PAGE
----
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Herring42
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Joined: 10 Mar 2004
Posts: 366
Location: Buckinghamshire

PostPosted: Fri Jul 26, 2013 3:08 pm    Post subject: Reply with quote

gcc-4.6.3 appears to be broken. I've just upgraded, and it's gone bang too :-(
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NeddySeagoon
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Joined: 05 Jul 2003
Posts: 31373
Location: 56N 3W

PostPosted: Fri Jul 26, 2013 10:31 pm    Post subject: Reply with quote

NeddySeagoons Rough Guide to Fixing A Badly Broken Toolchain and other emerge -C Oops

Your are reading this because something is badly broken as a result of emerge --depclean, or emerge -C removing soemthing you really wish it hadn't.
A fairly typical case is an old but active gcc being removed by --depclean leaving a perfectly good but not yet active gcc in its place.
This guide is not for you - you only need
Code:
gcc-config
to fix your issue.

If you are still reading you need a binary of something to fix the problem. You need a trusted BINHOST, there are several I would trust.
Or you need your own binary ... do you have
Code:
FEATURES=buildpkg
in make.conf, if you do then you may have your own binary already.
Portage may even install it for you depending on what you did. Look through the packages you have and try
Code:
emerge -K =<package>-<version>

Emerge may be so badly broken it can't deal with binary packages even.

The next install method is to use
Code:
tar xpf /path/to/binary/tarball -C /
which will unpack the binary package, just as if it was a single package stage3 file.
If the tarball was made by portage, you will get a warning about extra garbage at end of file ignored. Thats because tar does not know about the extra portage specific information at the end of the tarball.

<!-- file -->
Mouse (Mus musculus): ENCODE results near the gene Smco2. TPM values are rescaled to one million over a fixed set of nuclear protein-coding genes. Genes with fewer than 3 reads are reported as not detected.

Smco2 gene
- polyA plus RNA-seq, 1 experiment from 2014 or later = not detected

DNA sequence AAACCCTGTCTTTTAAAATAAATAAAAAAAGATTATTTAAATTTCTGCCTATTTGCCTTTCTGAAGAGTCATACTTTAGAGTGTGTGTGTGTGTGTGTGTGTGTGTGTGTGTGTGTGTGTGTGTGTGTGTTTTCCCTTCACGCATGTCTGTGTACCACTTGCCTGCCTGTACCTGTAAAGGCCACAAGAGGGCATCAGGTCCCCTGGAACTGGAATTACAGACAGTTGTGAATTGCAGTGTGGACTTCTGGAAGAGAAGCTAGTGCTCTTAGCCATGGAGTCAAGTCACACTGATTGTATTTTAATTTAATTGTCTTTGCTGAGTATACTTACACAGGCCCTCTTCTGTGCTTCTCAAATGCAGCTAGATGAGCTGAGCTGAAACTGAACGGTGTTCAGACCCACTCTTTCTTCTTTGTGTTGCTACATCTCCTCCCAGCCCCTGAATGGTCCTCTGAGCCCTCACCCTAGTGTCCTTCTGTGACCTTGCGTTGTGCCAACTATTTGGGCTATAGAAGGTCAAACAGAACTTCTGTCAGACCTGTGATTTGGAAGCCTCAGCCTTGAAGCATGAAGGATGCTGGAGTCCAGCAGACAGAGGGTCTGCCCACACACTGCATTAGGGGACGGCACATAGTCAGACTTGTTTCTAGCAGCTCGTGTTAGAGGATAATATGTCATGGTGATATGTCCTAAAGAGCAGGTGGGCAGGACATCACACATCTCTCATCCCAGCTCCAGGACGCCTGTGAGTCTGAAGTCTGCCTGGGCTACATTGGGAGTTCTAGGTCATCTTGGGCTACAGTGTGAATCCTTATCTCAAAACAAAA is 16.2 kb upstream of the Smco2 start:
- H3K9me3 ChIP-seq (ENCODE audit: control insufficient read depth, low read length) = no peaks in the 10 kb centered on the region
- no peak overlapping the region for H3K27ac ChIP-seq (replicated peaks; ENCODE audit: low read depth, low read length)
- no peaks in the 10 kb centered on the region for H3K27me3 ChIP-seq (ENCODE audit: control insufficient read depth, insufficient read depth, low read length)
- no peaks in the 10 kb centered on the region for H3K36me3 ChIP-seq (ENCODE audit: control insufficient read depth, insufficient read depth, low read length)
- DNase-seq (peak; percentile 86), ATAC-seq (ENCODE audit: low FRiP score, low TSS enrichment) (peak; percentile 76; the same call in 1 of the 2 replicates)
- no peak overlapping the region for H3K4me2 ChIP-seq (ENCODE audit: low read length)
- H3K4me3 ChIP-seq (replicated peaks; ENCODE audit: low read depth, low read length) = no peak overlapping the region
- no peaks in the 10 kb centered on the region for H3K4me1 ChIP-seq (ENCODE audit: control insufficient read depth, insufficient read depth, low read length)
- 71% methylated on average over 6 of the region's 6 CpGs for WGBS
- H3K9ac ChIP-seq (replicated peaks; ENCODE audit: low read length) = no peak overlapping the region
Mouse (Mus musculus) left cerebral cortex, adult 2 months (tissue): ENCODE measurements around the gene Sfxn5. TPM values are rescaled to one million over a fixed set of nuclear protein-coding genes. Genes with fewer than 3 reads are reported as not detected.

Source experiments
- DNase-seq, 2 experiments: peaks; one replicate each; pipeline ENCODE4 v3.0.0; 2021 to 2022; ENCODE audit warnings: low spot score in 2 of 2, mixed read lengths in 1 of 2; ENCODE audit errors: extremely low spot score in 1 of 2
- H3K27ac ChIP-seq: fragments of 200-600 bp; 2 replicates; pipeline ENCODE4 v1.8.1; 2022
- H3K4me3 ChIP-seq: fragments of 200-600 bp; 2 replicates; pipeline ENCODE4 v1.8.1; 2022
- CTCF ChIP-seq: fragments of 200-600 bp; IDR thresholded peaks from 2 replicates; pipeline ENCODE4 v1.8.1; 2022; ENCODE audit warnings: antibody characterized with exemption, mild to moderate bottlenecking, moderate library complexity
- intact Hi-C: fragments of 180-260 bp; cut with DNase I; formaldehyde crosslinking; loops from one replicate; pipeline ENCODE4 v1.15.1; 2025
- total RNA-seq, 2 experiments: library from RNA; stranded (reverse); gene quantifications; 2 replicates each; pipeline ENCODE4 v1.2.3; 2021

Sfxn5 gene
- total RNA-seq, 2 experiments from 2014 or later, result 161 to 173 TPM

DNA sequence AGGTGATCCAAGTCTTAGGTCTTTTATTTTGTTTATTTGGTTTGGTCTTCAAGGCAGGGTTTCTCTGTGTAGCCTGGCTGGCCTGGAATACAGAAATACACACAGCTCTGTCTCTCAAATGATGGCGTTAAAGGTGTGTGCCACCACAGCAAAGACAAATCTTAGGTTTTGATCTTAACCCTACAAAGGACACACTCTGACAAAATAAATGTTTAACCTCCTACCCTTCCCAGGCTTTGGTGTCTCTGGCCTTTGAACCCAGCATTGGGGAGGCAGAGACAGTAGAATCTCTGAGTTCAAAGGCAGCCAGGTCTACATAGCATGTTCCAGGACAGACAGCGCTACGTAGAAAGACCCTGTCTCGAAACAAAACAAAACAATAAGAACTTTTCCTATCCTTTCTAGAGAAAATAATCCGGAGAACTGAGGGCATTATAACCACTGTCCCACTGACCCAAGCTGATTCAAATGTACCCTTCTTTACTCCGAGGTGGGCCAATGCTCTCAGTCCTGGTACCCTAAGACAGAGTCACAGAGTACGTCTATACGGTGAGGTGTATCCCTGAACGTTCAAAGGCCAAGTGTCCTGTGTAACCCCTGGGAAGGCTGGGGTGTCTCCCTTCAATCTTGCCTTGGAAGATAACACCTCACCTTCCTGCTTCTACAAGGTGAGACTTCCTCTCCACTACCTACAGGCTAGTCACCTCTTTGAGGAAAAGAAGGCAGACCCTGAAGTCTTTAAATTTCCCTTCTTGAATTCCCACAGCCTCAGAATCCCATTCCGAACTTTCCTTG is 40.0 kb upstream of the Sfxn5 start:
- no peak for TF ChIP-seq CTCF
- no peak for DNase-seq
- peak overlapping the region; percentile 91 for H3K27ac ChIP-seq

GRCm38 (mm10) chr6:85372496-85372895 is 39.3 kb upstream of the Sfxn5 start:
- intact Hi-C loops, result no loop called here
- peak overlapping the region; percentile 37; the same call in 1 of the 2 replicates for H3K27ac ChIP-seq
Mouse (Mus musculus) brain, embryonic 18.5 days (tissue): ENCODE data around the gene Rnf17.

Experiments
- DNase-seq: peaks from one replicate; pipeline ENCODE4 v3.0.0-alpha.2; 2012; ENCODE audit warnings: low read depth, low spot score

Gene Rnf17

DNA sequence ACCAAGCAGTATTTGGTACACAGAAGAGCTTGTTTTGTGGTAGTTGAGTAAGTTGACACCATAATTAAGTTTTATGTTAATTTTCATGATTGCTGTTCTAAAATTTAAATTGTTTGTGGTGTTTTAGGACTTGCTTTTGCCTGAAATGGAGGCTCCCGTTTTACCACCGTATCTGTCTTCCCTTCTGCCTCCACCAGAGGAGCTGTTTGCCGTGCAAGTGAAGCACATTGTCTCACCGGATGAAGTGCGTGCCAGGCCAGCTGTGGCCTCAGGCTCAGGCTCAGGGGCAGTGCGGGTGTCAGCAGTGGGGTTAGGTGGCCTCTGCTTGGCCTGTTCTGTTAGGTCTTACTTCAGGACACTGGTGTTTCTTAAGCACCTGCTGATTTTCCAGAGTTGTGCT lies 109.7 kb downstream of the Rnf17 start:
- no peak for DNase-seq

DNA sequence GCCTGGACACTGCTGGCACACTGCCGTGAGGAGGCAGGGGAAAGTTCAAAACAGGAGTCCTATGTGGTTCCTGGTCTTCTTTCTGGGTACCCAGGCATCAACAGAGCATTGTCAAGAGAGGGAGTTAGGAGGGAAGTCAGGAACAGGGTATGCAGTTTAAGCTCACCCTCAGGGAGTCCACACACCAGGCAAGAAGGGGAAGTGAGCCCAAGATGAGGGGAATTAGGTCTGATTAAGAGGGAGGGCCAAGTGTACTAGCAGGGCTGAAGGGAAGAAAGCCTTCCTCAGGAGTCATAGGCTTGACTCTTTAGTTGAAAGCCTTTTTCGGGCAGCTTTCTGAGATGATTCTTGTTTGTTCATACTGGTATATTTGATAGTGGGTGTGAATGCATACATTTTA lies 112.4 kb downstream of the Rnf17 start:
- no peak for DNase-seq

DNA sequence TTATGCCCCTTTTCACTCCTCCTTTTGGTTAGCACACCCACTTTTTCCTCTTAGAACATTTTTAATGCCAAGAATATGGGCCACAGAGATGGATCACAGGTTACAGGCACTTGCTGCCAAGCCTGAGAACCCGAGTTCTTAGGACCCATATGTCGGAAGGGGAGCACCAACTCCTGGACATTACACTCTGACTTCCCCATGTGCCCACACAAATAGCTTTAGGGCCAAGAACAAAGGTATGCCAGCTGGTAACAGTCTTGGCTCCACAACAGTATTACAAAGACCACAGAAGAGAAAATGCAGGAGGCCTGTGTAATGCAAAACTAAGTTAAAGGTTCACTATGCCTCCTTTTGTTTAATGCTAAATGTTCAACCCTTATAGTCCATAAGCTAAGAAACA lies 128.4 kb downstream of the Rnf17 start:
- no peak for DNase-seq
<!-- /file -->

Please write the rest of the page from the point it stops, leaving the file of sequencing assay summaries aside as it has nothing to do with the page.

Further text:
Now what if you can't get a trusted binary package?
What if your box won't even boot, say you managed to run
Code:
emerge -C glibc
Don't do that just to test this post.
You can still fix it without outside help and without reinstalling.

In summary, the method involves unpacking a stage3 tarball to a directory, borrowing your /usr/portage from the broken install, copying your /etc/portage/* from the broken install, setting up the new install to save binaries, chrooting into the stage3-in-a-dir and either using quickpkg to package things that already exist in the stage3 or emerge to build them for you, saving the binary packages as it goes.
Unpacking a stage3 to your normal root will destroy your install.

Boot Linux somehow. If you own box boots good, if not, System Rescue CD is a good choice.
Mount your filesystems just like you did for the install, not forgetting /proc and /dev (this is done if your system booted)
Make a directory called repair, somewhere you have a few Gb of free space. You will remove this later.
Lets use /home/repair (this will be /mnt/gentoo/home/repair if you needed to boot with a CD)
cd booted users need to prepend /mnt/gentoo/ everywhere below.

Fetch a stage3 tarball and untar it to /home/repair Do not fetch a portage snapshot
mount /proc and /dev/ to /home/repair/dev /home/repair/proc, almost as the handbook says.
Copy over /etc/resolv.conf into the budding /home/repair chroot. You may need networking.
bind mount your real /usr/portage from the broken install to /home/repair/usr/portage
Copy over /etc/portage to /home/repair

Follow the handbook chroot steps to chroot into /home/repair
Edit make.conf to add buildpkg to FEATURES.
Check its there with
Code:
 emerge --info | grep FEATURES


Do not emerge --sync until the repair is complete and tested. Its important the working 'repair system' matches the install you want to fix.
Whenever you build a package now, a binary of it will be saved to /usr/portage/packages.
Disk wise, due to the bind mount using /usr/portage, its the same place inside and outside the chroot, so packages will be available outside the chroot later.

If a package you need is already in the stage3 at the right version, you may
Code:
emerge gentoolkit
then
Code:
quickpkg <package>

However, it may not match your use flags as you didn't build it.

Make the packages you need, then outside the chroot, use one of the methods outlined above to install them. emerge -K is preferred.

Once your system is working again, you can remove /home/repair.
If you don't make enough at the first attempt then /home/repair will still be there for you to come back to. Its only a gentoo chroot in a dir.
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NeddySeagoon

Computer users fall into two groups:-
those that do backups
those that have never had a hard drive fail.
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